By Susan Cunningham
Forbes.com | August 10, 2016
The phone in the above photo is a shiny new $19.44 smartphone. When I saw this for sale in small shop on the corner of Anawrahta and Pansodan streets in Yangon a few weeks ago, the 23,000 kyat (at 1,183 kyat/US$1) price included one SIM card. As you can see, it’s 3G capable and has slots for two SIM cards.
Later, I saw the same Thai brand, complete with Thai packaging, among the familiar and strange brands of phones for sale on sidewalk tables, like the ones in the photo below. Since bargaining comes with the territory and these phones aren’t being sold in a shop with overhead costs, do they cost even less than $19? Such a low price for a new phone must also affect the pricing of secondhand smartphones, regardless of brand.
Myanmar (Burma) has three mobile carriers: the government’s MPT and the two private carriers: Qatar’s Ooredoo and Norway’s Telenor. Two years ago this month, Ooredoo introduced its service with 1,500 kyat SIM cards; MPT had dropped its Sim price from the equivalent of $300 to 1,500 kyat some months before that, but the private company turned on the advertising and promotion firehose and Telenor followed suit a few months later. A decade ago, SIM cards were in the $1,500 range. Nowadays, some Myanmar people have two phones, each with a different carrier, because coverage varies in different parts of the country. And since a SIM card costs less than $1.50, why not?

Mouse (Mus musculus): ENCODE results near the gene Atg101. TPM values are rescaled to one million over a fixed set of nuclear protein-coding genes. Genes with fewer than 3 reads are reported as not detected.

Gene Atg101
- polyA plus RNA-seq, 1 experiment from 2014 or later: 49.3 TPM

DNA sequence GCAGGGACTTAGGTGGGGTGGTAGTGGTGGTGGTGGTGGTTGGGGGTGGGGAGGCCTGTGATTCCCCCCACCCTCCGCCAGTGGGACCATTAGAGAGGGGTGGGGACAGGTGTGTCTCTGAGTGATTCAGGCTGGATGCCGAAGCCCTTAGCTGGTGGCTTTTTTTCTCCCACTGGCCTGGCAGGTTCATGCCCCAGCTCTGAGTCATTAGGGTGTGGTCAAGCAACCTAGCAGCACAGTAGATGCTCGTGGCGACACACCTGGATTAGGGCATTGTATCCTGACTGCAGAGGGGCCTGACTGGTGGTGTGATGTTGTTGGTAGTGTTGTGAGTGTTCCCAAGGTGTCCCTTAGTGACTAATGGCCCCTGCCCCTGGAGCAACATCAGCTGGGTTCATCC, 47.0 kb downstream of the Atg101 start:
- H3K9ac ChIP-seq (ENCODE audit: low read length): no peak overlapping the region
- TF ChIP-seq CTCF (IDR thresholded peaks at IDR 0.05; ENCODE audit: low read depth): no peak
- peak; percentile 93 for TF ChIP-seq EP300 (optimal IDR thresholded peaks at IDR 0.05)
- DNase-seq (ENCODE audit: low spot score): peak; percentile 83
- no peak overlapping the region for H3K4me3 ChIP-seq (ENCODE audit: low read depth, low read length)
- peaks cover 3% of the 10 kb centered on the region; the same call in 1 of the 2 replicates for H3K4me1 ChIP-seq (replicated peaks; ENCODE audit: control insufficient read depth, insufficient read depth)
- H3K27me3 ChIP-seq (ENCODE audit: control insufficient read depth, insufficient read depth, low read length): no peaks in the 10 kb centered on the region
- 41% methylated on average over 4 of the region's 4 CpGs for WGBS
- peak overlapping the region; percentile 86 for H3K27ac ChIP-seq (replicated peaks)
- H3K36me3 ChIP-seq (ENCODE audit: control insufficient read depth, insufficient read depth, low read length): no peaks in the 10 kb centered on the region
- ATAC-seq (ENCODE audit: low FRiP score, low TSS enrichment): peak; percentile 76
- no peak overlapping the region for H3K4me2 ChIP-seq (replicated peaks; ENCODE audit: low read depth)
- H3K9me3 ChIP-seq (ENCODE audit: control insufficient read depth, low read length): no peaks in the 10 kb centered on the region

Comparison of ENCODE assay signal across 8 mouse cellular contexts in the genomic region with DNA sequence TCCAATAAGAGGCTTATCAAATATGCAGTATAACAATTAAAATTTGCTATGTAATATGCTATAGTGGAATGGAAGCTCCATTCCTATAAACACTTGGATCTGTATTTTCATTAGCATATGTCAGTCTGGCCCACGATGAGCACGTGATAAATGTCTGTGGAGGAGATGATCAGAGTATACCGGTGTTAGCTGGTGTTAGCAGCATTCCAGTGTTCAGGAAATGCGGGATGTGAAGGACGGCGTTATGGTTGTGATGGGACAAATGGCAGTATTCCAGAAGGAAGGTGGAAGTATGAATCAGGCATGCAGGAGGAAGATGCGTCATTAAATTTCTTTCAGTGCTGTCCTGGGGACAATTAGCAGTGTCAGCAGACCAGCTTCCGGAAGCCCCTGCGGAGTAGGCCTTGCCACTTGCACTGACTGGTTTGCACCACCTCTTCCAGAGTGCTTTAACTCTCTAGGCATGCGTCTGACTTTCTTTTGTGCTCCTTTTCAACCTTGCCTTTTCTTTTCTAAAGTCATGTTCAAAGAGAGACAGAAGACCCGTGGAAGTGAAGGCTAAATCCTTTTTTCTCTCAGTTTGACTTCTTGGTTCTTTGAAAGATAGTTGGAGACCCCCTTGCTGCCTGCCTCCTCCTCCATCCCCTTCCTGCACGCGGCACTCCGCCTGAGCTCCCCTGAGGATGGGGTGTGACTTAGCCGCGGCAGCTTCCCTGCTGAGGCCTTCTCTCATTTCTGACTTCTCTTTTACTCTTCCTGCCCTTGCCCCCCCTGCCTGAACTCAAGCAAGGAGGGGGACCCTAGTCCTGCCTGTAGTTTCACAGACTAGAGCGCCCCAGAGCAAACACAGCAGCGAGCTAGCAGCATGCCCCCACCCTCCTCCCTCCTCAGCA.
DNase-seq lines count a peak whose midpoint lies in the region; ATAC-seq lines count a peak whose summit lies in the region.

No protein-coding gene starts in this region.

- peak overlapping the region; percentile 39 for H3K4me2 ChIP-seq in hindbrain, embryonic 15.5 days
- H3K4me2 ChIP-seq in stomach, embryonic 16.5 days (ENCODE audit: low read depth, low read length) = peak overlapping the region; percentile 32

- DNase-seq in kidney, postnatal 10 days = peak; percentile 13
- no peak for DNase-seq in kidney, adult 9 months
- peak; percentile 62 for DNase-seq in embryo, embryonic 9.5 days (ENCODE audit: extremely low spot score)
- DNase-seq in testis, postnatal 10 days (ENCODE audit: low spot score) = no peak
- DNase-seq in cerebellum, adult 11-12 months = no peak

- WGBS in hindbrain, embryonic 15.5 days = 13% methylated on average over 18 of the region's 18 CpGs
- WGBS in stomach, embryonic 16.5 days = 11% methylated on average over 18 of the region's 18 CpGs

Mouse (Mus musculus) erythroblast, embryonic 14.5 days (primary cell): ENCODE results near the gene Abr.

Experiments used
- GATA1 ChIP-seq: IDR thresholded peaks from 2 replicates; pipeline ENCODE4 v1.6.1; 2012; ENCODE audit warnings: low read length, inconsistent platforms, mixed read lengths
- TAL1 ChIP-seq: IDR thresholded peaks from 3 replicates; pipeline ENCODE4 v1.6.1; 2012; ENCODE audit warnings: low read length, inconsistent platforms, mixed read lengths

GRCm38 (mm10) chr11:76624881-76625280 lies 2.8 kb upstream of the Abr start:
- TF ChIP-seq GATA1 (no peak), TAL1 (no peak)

A few days before I came across the True phone, I had interviewed Jes Pedersen of the local tech community organization, Phandeeyar, for Digital News Asia. The astounding growth in the past two years of both mobile users and smartphone users was an inevitable topic. He said that today there are 45 million active SIM subscriptions, up from only 3 million or 4 million two years ago: “And sixty to eighty percent of those are smartphones.”
How is that possible when the average wage is $3 a day? Bear in mind that the recently released statistics from the 2014 census … MORE